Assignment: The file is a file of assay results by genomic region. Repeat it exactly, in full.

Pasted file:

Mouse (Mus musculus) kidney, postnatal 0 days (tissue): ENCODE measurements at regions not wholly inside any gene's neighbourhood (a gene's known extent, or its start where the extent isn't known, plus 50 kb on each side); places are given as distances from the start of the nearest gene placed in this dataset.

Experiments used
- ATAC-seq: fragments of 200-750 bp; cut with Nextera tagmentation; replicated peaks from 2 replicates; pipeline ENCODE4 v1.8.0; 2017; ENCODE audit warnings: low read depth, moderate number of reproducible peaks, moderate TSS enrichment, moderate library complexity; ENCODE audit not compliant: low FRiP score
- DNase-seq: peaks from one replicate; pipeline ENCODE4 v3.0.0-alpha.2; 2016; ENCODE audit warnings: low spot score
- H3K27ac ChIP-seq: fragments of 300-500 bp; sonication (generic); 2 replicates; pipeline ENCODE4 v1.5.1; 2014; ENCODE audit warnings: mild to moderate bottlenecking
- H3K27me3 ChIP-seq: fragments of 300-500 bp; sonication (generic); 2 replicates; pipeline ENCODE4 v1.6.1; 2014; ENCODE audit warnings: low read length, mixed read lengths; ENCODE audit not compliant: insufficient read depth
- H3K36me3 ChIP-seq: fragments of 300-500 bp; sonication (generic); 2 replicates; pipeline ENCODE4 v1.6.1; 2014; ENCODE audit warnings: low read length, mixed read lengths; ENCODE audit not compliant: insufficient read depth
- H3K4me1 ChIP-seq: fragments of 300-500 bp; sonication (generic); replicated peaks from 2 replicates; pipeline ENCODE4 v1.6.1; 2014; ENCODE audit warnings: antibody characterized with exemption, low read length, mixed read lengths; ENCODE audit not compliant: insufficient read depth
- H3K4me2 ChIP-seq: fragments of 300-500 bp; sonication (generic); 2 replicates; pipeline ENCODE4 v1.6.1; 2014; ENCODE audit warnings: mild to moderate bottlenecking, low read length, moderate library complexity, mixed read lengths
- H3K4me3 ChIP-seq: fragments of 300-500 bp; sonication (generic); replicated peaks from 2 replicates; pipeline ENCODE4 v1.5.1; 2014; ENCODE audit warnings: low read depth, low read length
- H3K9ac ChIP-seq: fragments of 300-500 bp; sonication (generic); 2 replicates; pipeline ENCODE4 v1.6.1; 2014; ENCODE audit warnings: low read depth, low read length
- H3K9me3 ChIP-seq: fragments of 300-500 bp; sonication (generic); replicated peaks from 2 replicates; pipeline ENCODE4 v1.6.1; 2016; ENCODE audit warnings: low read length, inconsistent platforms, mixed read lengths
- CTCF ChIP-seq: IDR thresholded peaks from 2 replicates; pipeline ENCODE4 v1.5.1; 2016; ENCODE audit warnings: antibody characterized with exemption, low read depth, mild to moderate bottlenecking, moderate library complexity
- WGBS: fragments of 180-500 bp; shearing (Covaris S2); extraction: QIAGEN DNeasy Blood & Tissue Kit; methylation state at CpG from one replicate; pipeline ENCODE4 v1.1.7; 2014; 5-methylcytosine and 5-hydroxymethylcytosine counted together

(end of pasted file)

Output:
Mouse (Mus musculus) kidney, postnatal 0 days (tissue): ENCODE measurements at regions not wholly inside any gene's neighbourhood (a gene's known extent, or its start where the extent isn't known, plus 50 kb on each side); places are given as distances from the start of the nearest gene placed in this dataset.

Experiments used
- ATAC-seq: fragments of 200-750 bp; cut with Nextera tagmentation; replicated peaks from 2 replicates; pipeline ENCODE4 v1.8.0; 2017; ENCODE audit warnings: low read depth, moderate number of reproducible peaks, moderate TSS enrichment, moderate library complexity; ENCODE audit not compliant: low FRiP score
- DNase-seq: peaks from one replicate; pipeline ENCODE4 v3.0.0-alpha.2; 2016; ENCODE audit warnings: low spot score
- H3K27ac ChIP-seq: fragments of 300-500 bp; sonication (generic); 2 replicates; pipeline ENCODE4 v1.5.1; 2014; ENCODE audit warnings: mild to moderate bottlenecking
- H3K27me3 ChIP-seq: fragments of 300-500 bp; sonication (generic); 2 replicates; pipeline ENCODE4 v1.6.1; 2014; ENCODE audit warnings: low read length, mixed read lengths; ENCODE audit not compliant: insufficient read depth
- H3K36me3 ChIP-seq: fragments of 300-500 bp; sonication (generic); 2 replicates; pipeline ENCODE4 v1.6.1; 2014; ENCODE audit warnings: low read length, mixed read lengths; ENCODE audit not compliant: insufficient read depth
- H3K4me1 ChIP-seq: fragments of 300-500 bp; sonication (generic); replicated peaks from 2 replicates; pipeline ENCODE4 v1.6.1; 2014; ENCODE audit warnings: antibody characterized with exemption, low read length, mixed read lengths; ENCODE audit not compliant: insufficient read depth
- H3K4me2 ChIP-seq: fragments of 300-500 bp; sonication (generic); 2 replicates; pipeline ENCODE4 v1.6.1; 2014; ENCODE audit warnings: mild to moderate bottlenecking, low read length, moderate library complexity, mixed read lengths
- H3K4me3 ChIP-seq: fragments of 300-500 bp; sonication (generic); replicated peaks from 2 replicates; pipeline ENCODE4 v1.5.1; 2014; ENCODE audit warnings: low read depth, low read length
- H3K9ac ChIP-seq: fragments of 300-500 bp; sonication (generic); 2 replicates; pipeline ENCODE4 v1.6.1; 2014; ENCODE audit warnings: low read depth, low read length
- H3K9me3 ChIP-seq: fragments of 300-500 bp; sonication (generic); replicated peaks from 2 replicates; pipeline ENCODE4 v1.6.1; 2016; ENCODE audit warnings: low read length, inconsistent platforms, mixed read lengths
- CTCF ChIP-seq: IDR thresholded peaks from 2 replicates; pipeline ENCODE4 v1.5.1; 2016; ENCODE audit warnings: antibody characterized with exemption, low read depth, mild to moderate bottlenecking, moderate library complexity
- WGBS: fragments of 180-500 bp; shearing (Covaris S2); extraction: QIAGEN DNeasy Blood & Tissue Kit; methylation state at CpG from one replicate; pipeline ENCODE4 v1.1.7; 2014; 5-methylcytosine and 5-hydroxymethylcytosine counted together